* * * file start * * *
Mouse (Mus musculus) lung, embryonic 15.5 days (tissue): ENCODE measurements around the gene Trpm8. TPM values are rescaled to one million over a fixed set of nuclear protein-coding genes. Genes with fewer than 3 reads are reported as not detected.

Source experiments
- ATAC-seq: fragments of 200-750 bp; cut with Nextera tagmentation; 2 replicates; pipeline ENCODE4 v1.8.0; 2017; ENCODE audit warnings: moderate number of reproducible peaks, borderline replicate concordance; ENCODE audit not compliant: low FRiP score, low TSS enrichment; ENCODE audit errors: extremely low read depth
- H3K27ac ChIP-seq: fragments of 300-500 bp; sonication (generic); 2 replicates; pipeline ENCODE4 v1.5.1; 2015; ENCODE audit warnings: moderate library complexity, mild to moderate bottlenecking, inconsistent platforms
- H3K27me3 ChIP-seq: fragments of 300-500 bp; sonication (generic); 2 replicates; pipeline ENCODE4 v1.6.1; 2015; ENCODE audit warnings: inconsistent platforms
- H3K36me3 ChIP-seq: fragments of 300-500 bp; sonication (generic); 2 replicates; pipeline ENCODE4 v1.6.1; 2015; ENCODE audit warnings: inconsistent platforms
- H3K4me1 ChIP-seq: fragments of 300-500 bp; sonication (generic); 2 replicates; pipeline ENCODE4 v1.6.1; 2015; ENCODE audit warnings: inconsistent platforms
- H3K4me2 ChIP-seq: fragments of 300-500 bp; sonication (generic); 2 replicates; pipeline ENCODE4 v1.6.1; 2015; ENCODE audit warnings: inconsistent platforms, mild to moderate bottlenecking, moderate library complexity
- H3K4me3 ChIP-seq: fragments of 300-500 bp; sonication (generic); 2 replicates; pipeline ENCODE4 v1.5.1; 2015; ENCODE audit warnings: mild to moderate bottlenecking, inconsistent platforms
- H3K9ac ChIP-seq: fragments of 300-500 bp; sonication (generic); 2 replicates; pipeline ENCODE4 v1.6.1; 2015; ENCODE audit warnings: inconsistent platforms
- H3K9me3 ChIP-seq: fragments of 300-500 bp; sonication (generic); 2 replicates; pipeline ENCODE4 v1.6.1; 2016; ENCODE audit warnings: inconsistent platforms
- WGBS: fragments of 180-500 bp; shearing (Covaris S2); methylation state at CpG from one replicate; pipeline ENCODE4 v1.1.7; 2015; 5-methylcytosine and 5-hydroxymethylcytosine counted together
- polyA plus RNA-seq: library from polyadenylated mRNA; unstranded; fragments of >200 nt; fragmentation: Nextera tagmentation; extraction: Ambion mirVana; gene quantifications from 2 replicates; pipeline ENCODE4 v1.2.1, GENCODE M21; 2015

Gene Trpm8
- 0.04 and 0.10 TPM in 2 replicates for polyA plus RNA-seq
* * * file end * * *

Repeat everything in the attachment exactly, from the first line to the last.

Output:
Mouse (Mus musculus) lung, embryonic 15.5 days (tissue): ENCODE measurements around the gene Trpm8. TPM values are rescaled to one million over a fixed set of nuclear protein-coding genes. Genes with fewer than 3 reads are reported as not detected.

Source experiments
- ATAC-seq: fragments of 200-750 bp; cut with Nextera tagmentation; 2 replicates; pipeline ENCODE4 v1.8.0; 2017; ENCODE audit warnings: moderate number of reproducible peaks, borderline replicate concordance; ENCODE audit not compliant: low FRiP score, low TSS enrichment; ENCODE audit errors: extremely low read depth
- H3K27ac ChIP-seq: fragments of 300-500 bp; sonication (generic); 2 replicates; pipeline ENCODE4 v1.5.1; 2015; ENCODE audit warnings: moderate library complexity, mild to moderate bottlenecking, inconsistent platforms
- H3K27me3 ChIP-seq: fragments of 300-500 bp; sonication (generic); 2 replicates; pipeline ENCODE4 v1.6.1; 2015; ENCODE audit warnings: inconsistent platforms
- H3K36me3 ChIP-seq: fragments of 300-500 bp; sonication (generic); 2 replicates; pipeline ENCODE4 v1.6.1; 2015; ENCODE audit warnings: inconsistent platforms
- H3K4me1 ChIP-seq: fragments of 300-500 bp; sonication (generic); 2 replicates; pipeline ENCODE4 v1.6.1; 2015; ENCODE audit warnings: inconsistent platforms
- H3K4me2 ChIP-seq: fragments of 300-500 bp; sonication (generic); 2 replicates; pipeline ENCODE4 v1.6.1; 2015; ENCODE audit warnings: inconsistent platforms, mild to moderate bottlenecking, moderate library complexity
- H3K4me3 ChIP-seq: fragments of 300-500 bp; sonication (generic); 2 replicates; pipeline ENCODE4 v1.5.1; 2015; ENCODE audit warnings: mild to moderate bottlenecking, inconsistent platforms
- H3K9ac ChIP-seq: fragments of 300-500 bp; sonication (generic); 2 replicates; pipeline ENCODE4 v1.6.1; 2015; ENCODE audit warnings: inconsistent platforms
- H3K9me3 ChIP-seq: fragments of 300-500 bp; sonication (generic); 2 replicates; pipeline ENCODE4 v1.6.1; 2016; ENCODE audit warnings: inconsistent platforms
- WGBS: fragments of 180-500 bp; shearing (Covaris S2); methylation state at CpG from one replicate; pipeline ENCODE4 v1.1.7; 2015; 5-methylcytosine and 5-hydroxymethylcytosine counted together
- polyA plus RNA-seq: library from polyadenylated mRNA; unstranded; fragments of >200 nt; fragmentation: Nextera tagmentation; extraction: Ambion mirVana; gene quantifications from 2 replicates; pipeline ENCODE4 v1.2.1, GENCODE M21; 2015

Gene Trpm8
- 0.04 and 0.10 TPM in 2 replicates for polyA plus RNA-seq